Leaving the corporate world
Greczmiel says it wasn’t until the COVID-19 pandemic that she realized it was time to follow her passion and become a coach herself.
“I knew the time was right to pivot to focus on something that I was passionate about,” said Greczmiel. “I always had an interest in coaching, particularly after I became a mother myself.”
When the pandemic hit and she saw a great need coming from women to manage their mental health and mindset, Greczmiel says she it was time to exit corporate America and help them.
Greczmiel says her experience as a working mom in the corporate world has helped her teach other working moms how to balance their lives successfully.
“You have to be able change speeds [between working and parenting] and go in and out of them moment to moment all day long. You have to be intentional about what your goal or plan is and have real expectations for that day.”
Having a safety net
Greczmiel says that because both she and her husband were in the financial industry, they felt fiscally prepared for her to leave her corporate job and pursue coaching. They’d spent years saving and were both prepared for her to start her own business.
“This has been a vision of mine for several years, so I had time to save,” she said. “I knew I wanted to leave corporate and do coaching, so we started a savings that would allow me to do that. We’ve always been good at budgeting and for the most, always lived below our means, so the financial peace wasn’t a big driver for me. I had confidence in myself that I could do it, and knew I had a purpose and a passion to follow through.”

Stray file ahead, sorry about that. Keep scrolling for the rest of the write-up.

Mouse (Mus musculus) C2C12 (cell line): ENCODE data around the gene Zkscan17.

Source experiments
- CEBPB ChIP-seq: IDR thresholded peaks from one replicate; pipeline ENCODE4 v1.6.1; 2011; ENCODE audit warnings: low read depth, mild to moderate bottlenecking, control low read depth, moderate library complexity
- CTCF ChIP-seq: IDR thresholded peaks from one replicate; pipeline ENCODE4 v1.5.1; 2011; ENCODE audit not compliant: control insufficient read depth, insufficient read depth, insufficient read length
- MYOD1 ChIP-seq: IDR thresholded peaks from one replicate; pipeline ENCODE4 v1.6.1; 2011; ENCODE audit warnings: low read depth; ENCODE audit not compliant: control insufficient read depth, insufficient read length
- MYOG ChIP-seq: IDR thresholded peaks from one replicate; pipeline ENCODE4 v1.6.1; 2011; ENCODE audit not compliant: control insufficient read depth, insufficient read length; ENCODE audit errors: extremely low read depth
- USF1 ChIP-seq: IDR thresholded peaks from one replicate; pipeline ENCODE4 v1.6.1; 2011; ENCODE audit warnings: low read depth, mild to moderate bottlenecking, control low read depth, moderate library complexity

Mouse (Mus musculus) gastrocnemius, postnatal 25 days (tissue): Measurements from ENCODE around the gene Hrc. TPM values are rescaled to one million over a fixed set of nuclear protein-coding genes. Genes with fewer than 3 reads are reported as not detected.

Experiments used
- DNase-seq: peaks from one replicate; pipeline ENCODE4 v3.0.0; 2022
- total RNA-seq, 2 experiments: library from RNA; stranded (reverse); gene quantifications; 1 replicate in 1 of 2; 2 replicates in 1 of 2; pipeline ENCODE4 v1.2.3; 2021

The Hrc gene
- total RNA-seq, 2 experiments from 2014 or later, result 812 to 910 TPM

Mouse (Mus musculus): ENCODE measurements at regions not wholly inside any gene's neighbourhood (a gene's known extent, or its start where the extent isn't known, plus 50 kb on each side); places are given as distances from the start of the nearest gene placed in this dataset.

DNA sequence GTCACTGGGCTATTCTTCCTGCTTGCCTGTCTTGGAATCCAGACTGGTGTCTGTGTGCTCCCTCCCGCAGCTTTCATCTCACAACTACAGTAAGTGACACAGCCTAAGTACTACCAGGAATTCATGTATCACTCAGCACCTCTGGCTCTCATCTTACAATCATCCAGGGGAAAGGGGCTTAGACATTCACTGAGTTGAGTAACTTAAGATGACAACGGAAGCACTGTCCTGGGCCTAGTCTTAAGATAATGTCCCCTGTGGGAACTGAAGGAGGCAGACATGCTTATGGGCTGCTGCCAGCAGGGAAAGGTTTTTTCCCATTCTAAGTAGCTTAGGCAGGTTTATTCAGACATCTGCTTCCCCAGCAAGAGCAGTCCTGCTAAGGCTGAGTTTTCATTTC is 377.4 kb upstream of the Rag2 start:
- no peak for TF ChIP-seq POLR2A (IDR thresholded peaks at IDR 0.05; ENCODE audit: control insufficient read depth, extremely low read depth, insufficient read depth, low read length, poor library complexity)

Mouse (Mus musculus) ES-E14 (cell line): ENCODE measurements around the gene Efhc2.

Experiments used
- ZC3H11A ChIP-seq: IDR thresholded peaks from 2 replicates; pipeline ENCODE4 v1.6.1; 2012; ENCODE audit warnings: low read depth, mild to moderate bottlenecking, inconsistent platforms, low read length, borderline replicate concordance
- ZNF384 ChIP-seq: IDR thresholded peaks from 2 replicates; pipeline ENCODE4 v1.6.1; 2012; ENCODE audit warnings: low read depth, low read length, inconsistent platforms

For other women who are considering following their passion to start a business, Greczmiel says to set an intentional exit date and start saving money in preparation.
“The stability is not going to be the same as corporate, but that’s OK, because you’re gaining so many intangibles: a flexible schedule, time with your family, and the ability to make your own rules,” she said.
Using social media to find coaching clients
When she started her coaching business, Greczmiel hired a business coach immediately. After hiring a coach, she hired a developer to build her website and created a business model, with a focus on reaching women through social media.
After launching in November 2020, Grezcmiel gained three full-time clients, all of whom she found through her company’s private Facebook group, Corporate Mom Mindset.
“Before I started my coaching business, I was barely on social media,” said Greczmiel. “Now I have an active group of women, which has led directly to calls where we discuss struggles and determine if working one-on-one is the right thing to do.”
Fighting working mom guilt
With her clients, Greczmiel addresses the one thing every mom, working or not, has experienced: guilt. She says she hears women saying repeatedly that they struggle with the time component of their lives, and trying to balance quality time with both their families and in their careers.
“Ask yourself: ‘Why would I feel guilty about providing for my family? I’m proving a positive and hopeful future for my kids by working right now, either monetarily or by being a positive influence.’ The guilt can be shifted.”
l wants fellow working moms to know that they don’t have to bootstrap their way through life.
“We shouldn’t have to endure motherhood or struggle through motherhood until our kids are out of the house,” she said. “It can be an incredible fulfilling experience if we learn to navigate it the right way.”